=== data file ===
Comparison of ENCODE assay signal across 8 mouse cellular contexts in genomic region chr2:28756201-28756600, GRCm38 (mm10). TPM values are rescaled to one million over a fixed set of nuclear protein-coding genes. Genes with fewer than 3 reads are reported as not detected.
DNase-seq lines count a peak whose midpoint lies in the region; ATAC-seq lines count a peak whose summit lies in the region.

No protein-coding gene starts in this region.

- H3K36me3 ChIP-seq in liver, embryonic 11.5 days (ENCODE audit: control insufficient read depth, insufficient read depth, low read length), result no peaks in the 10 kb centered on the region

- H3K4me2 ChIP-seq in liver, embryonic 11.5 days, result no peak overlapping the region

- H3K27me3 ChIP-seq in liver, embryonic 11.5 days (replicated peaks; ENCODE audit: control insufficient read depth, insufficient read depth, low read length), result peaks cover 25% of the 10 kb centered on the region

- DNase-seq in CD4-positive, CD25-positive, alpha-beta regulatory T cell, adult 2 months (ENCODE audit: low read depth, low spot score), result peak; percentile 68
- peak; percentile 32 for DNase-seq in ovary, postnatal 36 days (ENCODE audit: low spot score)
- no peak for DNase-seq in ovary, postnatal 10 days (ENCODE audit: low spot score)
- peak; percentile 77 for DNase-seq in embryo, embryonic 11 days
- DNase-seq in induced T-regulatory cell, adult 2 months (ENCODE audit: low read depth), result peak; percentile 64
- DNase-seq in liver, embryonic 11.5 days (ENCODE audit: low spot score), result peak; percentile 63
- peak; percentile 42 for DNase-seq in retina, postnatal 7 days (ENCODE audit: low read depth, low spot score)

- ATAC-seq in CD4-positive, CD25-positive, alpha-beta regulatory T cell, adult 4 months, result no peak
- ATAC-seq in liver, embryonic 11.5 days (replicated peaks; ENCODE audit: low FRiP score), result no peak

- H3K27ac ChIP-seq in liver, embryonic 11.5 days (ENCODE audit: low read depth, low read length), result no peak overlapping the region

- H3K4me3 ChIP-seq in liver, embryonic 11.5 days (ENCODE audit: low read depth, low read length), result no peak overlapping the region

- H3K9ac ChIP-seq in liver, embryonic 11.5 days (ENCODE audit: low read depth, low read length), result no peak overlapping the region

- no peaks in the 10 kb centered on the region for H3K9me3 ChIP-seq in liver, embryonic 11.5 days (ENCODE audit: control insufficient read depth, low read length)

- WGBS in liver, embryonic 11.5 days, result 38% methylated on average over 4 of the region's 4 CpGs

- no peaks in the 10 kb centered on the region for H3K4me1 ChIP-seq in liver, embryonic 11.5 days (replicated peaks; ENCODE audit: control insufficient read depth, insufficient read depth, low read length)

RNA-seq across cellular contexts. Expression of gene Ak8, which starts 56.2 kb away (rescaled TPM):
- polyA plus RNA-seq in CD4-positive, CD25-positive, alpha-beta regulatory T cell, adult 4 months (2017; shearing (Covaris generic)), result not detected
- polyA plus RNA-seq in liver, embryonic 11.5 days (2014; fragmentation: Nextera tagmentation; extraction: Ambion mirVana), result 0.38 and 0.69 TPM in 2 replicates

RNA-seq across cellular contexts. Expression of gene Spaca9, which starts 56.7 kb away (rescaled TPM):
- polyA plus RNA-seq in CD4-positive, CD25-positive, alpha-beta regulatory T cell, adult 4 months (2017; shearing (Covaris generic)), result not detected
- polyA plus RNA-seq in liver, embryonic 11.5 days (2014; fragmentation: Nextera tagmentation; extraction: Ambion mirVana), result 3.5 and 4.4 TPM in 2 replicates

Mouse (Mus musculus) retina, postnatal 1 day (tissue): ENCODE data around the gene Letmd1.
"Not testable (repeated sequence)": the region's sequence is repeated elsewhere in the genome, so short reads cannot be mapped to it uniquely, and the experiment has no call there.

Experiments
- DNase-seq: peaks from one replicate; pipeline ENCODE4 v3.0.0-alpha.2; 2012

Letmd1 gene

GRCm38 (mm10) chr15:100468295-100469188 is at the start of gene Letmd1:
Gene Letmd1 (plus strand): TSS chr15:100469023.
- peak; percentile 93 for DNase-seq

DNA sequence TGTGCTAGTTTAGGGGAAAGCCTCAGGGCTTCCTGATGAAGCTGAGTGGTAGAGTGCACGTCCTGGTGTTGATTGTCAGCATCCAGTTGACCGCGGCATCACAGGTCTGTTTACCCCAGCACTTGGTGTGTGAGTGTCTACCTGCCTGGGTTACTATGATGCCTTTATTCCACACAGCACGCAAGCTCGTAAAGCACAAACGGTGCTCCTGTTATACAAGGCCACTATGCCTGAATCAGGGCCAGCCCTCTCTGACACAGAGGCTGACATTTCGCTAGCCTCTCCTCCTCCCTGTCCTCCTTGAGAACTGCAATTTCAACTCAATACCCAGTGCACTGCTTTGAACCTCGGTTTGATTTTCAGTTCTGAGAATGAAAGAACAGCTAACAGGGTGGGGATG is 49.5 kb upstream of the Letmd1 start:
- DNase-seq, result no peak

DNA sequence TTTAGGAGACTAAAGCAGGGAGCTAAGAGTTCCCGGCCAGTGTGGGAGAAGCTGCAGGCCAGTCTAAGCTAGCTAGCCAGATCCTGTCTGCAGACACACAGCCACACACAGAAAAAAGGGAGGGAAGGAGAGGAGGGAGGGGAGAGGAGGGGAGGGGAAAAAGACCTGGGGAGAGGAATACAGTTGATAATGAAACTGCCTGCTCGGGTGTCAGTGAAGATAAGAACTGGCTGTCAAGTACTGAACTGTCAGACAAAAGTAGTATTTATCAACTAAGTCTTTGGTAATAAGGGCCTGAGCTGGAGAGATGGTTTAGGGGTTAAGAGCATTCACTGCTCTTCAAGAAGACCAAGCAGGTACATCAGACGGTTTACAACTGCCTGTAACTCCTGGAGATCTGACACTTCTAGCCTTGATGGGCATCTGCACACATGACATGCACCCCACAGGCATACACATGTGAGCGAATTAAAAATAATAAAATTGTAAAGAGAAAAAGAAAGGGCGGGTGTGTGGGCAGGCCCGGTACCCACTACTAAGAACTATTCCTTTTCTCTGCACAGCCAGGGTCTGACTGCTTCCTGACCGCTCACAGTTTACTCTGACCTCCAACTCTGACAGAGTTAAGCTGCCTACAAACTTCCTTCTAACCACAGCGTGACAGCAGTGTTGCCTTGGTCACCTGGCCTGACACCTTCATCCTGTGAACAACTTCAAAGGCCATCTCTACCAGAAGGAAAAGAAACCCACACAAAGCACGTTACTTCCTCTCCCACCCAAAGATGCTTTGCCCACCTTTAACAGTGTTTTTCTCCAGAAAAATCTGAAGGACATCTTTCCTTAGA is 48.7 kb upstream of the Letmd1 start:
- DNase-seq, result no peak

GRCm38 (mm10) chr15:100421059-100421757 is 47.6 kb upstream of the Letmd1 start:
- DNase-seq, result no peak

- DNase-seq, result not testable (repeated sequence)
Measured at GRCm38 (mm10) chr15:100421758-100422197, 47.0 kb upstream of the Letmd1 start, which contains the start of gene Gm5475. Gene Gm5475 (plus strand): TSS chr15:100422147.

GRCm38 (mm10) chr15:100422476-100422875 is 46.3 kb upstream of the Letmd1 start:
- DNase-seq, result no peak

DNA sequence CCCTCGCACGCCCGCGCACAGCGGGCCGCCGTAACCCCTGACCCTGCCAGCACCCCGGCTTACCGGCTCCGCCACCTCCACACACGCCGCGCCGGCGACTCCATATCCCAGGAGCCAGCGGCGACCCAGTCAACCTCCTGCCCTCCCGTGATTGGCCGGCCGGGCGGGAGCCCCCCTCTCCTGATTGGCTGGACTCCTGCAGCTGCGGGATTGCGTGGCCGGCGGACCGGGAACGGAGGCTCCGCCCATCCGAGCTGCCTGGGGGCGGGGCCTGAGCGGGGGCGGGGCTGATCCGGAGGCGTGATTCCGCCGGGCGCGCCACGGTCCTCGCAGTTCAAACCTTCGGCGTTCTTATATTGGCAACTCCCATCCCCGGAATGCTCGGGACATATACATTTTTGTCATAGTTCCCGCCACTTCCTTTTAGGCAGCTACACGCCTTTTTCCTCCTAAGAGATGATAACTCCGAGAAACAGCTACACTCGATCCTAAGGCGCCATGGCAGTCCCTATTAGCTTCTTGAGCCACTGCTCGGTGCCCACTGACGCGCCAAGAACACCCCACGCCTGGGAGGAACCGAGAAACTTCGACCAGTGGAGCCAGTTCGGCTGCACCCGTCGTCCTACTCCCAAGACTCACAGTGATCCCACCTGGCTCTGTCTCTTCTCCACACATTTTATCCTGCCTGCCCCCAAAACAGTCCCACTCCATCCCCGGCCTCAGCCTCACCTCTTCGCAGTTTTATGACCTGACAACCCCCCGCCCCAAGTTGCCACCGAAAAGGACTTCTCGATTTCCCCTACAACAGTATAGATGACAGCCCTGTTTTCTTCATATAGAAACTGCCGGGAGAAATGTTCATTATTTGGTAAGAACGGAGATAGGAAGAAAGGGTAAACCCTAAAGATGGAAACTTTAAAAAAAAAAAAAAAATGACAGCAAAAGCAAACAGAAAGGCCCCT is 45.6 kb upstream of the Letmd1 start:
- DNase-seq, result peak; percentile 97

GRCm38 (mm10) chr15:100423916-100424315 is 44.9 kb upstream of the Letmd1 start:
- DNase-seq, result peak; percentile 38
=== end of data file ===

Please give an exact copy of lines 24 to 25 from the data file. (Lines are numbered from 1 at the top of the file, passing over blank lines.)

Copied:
- polyA plus RNA-seq in liver, embryonic 11.5 days (2014; fragmentation: Nextera tagmentation; extraction: Ambion mirVana), result 0.38 and 0.69 TPM in 2 replicates

RNA-seq across cellular contexts. Expression of gene Spaca9, which starts 56.7 kb away (rescaled TPM):